“By organising solidarity actions in Reykjavík we want to show our support to women and allies fighting for their lives and health in Poland, saying loudly ‘Nigdy nie będziesz szła sama’ (You will never walk alone, sister),” protest organisers Adrianna Stanczak, Sajja Justyna Grosel, and Anna Marjankowska told Iceland Review. “As Polish women able to move, work, and live in Iceland, we see our privilege of living in a country that provides basic health services, that lets us have gynaecological examinations without fear of being humiliated, lets us decide on our bodies and our futures, and lets us get help and medical treatment when we need it.”

Polish nationals are the largest immigrant group in Iceland, numbering over 20,000 and accounting for nearly half of all foreign nationals living in the country. Ewa Marcinek, who moved to Iceland in 2013, echoed the protest organisers’ sentiments. “I feel so lucky to live in Iceland, where medical care is granted to me without any religious or political limits. In Poland, a country with a strong Catholic tradition, abortion law is already strict, causing thousands of women every year to look for help abroad or to risk going through illegal procedures. Personally, I find no words to describe my sadness that the health and well-being of women living in Poland has been questioned in such a radical way.”

Read More: Most Poles in Iceland Did Not Vote for Duda

Michał Drewienkowski moved to Iceland two and a half years ago. He says he attended the protest to support his fiancée and other women. “It’s important to me to speak out because as a man I do not identify with the ideologies of the men governing Poland. I have a fiancée and I wanted her and all women in Poland to know that I support them. I’m standing with them. I will fight with them for gender equality, for basic health care, for their rights to self-determination, that women can and will make their own choices and they are not incubators.”

Fewer than 2,000 legal terminations are carried out in Poland each year, though women’s groups estimate that up to 200,000 abortions are either performed illegally or abroad. Abortions carried out when the foetus is malformed, which accounted for 98% of legal terminations last year, have been outlawed in Poland by the court ruling made last Thursday.

Icelandic Prime Minister Katrín Jakobsdóttir Tweeted yesterday that she was “deeply concerned” about the developments in Poland.

Most Poles in Iceland Did Not Vote for Duda

Andrzej Duda President of Poland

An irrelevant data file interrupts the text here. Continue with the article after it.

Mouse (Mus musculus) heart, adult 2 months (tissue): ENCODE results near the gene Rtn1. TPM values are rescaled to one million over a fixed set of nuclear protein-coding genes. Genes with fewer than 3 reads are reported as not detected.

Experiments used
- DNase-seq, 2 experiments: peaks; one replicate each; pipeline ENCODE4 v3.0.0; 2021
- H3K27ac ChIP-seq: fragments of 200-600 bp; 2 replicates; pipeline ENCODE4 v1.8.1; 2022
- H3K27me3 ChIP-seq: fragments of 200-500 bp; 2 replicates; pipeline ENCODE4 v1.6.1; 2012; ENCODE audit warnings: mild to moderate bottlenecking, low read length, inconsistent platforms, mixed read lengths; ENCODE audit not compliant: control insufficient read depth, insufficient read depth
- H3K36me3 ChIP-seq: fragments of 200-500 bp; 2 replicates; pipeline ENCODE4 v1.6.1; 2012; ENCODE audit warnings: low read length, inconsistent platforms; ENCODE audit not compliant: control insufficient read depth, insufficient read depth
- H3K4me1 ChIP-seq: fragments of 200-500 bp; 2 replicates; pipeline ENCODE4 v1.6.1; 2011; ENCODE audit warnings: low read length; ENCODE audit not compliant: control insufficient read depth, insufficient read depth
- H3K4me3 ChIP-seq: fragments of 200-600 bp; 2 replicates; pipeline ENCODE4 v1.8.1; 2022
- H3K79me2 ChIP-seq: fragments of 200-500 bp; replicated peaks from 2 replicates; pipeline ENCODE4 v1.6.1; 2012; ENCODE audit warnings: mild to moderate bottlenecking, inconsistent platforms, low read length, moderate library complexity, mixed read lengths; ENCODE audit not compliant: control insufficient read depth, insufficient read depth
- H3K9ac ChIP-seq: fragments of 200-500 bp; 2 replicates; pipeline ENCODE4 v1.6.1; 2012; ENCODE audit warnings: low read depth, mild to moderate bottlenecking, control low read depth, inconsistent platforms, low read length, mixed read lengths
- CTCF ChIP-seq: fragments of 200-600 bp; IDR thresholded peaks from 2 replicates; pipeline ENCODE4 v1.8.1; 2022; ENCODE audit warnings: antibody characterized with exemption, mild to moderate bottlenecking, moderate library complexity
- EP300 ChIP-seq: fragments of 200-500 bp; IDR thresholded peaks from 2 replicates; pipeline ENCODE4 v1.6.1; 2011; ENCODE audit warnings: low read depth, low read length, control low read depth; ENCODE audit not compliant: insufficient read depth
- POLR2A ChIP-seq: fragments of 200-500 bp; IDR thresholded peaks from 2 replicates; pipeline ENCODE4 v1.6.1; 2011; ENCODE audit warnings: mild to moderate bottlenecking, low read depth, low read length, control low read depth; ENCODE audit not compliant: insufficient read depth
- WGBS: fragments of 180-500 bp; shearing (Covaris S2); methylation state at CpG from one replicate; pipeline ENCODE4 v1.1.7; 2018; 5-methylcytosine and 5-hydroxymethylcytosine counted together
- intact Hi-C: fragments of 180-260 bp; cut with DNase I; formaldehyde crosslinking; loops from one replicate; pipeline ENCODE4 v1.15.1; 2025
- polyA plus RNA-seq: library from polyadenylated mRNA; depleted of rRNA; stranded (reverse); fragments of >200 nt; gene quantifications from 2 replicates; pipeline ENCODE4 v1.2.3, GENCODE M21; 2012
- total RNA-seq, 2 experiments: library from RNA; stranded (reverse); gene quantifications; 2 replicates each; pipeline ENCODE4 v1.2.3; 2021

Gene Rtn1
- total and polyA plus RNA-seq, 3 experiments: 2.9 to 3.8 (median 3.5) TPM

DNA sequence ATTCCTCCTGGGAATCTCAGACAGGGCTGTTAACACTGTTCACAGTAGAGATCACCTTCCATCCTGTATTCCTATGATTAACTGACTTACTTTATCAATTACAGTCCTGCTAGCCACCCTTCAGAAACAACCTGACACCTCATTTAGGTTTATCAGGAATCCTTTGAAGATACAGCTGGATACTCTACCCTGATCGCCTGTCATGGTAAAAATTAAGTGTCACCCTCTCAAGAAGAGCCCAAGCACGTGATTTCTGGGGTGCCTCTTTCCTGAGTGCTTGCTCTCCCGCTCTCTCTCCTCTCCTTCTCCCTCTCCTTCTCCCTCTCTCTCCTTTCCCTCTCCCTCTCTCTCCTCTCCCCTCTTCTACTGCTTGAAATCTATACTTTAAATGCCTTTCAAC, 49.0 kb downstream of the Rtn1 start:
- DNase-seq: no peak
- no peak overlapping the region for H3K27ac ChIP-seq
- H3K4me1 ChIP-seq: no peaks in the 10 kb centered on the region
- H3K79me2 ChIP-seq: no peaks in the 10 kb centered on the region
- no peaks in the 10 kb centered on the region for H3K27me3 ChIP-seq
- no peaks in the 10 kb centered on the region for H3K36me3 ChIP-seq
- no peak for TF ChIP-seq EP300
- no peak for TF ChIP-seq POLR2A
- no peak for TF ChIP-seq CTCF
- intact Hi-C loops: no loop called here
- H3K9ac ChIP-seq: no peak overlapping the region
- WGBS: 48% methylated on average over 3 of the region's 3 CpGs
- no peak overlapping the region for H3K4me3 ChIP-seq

Voting results among Polish nationals in Iceland differed starkly from those in Poland in the country’s recent presidential election. While populist incumbent Andrzej Duda was re-elected with 51.14% of the vote in Poland, he received only 20.2% of votes submitted through the Polish embassy in Iceland. RÚV reported first.

A total of 3,174 votes were submitted through the Polish embassy in Iceland in the second round of voting. Of those votes, 2,533 (79.8%) were for Rafal Trzaskowski, Duda’s liberal opponent. Voter participation was slightly higher in Iceland than Poland, with 71% of eligible voters in Iceland submitting a ballot (the figure was 68% in Poland).

Read More: Poles Apart

Around 20,000 Polish people live in Iceland. They are the largest immigrant group of any nationality in the country, making up nearly half of all immigrants. Human rights groups and critics have expressed fears that Duda’s victory will boost illiberal tendencies in Poland and within the EU.

Immigrants Over 14% of Population

Polish Mini Market Breiðholt

Immigrants in Iceland numbered 50,727 as of January 1, 2019, or 14.1% of the population. This represents a significant increase from the previous year’s figure of 12.6%. The number of second-generation immigrants also rose from 4,861 in 2018 to 5,263 in 2019. The data comes from Statistics Iceland.

People born in Poland were the largest group of immigrants in 2019, as in previous years, numbering 19,172 as of January 1 of this year, or 38.1% of the total immigrant population. The second largest group were immigrants born in Lithuania (2,884), followed by those born in the Philippines (1,968).

As of January 1, 2019, 63.6% of first- and second-generation immigrants were living in the Reykjavík capital region. The region with the highest proportion of immigrants was, however, the Southwest, with 26.6% of its residents being first- or second-generation immigrants. The Westfjords came second, with just under 20% of residents falling into these categories.

Statistics Iceland defines an immigrant as an individual born abroad with both parents and all grandparents also foreign born. A second-generation immigrant is born in Iceland to immigrant parents. A person with foreign background has one parent of foreign origin.

The full report is available in English on Statistics Iceland’s website.